We are every day surrounded by images of the same kind of women featured in Ex Machina — on the television set, in the movies, playing music, working as politicians, the list goes on. At this point in our culture, in order to simply enter the conversation, a woman must pass certain basic aesthetic standards. And so the force at play isn’t just fashion or fashion magazines, it isn’t just the media. Pasted along the walls of the Union Square subway station are advertisements for the American company, Protein World, that feature images of what appears to be a tanned woman with no body fat. The ad states, “Are you beach body ready?” suggesting that unless a woman looks like the model, she isn’t “ready” to step foot on the beach. The ad is particularly eerie because the model looks more like a robot than a human, the idea being that the “perfect” woman is indistinguishable from a machine.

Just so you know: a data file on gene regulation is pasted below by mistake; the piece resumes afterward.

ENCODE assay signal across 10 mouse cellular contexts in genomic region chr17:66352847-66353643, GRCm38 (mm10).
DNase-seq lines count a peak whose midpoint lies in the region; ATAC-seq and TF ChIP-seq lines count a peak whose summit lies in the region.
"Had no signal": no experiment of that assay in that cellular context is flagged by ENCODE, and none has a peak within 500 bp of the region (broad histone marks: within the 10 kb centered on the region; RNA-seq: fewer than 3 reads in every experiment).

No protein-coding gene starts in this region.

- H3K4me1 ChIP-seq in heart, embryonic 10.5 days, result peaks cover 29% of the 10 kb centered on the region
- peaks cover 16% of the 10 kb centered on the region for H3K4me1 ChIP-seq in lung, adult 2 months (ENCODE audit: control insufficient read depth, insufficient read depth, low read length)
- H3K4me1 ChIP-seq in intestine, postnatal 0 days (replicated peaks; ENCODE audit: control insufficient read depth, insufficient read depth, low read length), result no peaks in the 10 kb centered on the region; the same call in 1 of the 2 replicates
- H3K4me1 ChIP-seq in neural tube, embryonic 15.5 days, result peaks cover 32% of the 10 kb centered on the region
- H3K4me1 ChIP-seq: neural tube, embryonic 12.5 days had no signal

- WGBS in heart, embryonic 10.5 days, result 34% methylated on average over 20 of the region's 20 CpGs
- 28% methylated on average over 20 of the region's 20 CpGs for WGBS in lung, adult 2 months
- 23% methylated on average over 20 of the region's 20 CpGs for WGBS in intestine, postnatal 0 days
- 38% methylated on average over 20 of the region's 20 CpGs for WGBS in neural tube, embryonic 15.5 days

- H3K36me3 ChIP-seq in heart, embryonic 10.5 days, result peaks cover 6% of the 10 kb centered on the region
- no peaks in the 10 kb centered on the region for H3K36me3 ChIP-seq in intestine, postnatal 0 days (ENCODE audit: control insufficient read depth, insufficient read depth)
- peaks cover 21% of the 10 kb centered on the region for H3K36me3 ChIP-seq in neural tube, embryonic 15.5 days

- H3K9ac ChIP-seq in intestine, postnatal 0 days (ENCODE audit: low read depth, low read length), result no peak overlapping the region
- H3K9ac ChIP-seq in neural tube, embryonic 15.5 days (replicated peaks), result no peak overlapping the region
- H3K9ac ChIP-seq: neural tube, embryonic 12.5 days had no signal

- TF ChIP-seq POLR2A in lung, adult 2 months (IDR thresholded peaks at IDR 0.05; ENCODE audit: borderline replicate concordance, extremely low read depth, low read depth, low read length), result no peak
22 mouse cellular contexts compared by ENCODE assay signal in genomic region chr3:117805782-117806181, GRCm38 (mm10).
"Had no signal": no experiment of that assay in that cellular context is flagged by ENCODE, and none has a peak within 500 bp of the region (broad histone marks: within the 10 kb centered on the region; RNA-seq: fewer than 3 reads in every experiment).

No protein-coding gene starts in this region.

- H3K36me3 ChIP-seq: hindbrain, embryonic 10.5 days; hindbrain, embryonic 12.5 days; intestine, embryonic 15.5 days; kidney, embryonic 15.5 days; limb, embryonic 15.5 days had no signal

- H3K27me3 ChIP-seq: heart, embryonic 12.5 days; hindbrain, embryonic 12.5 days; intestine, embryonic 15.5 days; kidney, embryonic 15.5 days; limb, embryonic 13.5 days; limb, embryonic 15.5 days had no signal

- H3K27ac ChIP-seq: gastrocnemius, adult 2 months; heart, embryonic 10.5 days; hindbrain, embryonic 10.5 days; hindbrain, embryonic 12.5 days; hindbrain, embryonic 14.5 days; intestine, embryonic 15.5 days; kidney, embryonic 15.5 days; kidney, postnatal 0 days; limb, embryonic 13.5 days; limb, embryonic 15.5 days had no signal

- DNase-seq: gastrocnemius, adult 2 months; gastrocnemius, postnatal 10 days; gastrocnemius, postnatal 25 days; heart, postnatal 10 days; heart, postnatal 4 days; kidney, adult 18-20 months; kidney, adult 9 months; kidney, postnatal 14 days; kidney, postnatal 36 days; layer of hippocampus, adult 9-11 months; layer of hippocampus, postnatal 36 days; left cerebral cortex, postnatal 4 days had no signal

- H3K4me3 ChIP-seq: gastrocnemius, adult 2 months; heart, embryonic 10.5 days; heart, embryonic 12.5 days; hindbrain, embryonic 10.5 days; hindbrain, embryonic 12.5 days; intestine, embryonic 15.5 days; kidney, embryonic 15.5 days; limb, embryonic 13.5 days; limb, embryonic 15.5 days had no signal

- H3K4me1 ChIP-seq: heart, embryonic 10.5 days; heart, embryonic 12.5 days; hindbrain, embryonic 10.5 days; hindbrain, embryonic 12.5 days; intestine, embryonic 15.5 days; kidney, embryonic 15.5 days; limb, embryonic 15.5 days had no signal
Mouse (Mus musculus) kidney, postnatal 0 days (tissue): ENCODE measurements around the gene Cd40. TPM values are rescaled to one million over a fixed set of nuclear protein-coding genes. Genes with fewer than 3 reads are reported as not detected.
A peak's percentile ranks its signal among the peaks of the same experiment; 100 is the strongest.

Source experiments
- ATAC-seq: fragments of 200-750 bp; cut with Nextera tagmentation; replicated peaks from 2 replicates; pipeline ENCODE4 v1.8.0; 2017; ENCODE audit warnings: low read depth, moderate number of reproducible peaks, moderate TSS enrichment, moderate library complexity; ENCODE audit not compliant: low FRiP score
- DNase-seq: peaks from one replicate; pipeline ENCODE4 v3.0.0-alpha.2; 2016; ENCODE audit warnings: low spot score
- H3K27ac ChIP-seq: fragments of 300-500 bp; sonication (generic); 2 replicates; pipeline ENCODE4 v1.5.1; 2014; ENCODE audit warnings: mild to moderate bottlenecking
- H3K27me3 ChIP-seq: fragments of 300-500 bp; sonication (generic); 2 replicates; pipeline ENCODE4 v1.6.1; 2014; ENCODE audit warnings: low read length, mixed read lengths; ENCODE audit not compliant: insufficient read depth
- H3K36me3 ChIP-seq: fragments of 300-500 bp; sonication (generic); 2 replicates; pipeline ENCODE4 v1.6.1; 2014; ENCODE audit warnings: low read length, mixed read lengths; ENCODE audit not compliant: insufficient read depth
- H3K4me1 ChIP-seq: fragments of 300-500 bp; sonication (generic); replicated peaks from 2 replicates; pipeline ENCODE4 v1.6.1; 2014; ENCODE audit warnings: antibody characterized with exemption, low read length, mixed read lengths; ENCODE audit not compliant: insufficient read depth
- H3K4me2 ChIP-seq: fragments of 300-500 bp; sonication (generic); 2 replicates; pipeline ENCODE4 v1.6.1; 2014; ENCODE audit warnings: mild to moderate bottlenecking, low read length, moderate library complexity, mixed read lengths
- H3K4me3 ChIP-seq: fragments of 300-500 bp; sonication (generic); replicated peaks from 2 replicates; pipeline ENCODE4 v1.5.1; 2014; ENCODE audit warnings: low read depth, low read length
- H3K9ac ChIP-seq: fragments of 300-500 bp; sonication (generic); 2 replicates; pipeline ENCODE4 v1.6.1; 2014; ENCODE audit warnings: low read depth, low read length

In the final scene of Ex Machina, we get various renditions of the ideal women: all in their twenties, silenced (or dead, hanging like cadavers in Nathan’s closets). The women (the two still living) are afraid of the men, whose power looms over them. But their power doesn’t lie in their ability to lock women inside the walls of the compound. The women have been created by men — their very systems, their organs and minds, and their bodies are fashioned and run by them. And men decide which of them will live.
It is, in fact, a mirror of our current culture: men hold the power. Not just in crude ways but in more complicated, inexplicable ways — the very ways that we, as women, or as nonwhite heterosexual men, are programmed to react at all times. My body, my being, what I say and publish — I am always aware that everything I do is in reaction to this invisible source; one’s every breath becomes a kind of endless series of arguments on behalf of one’s existence.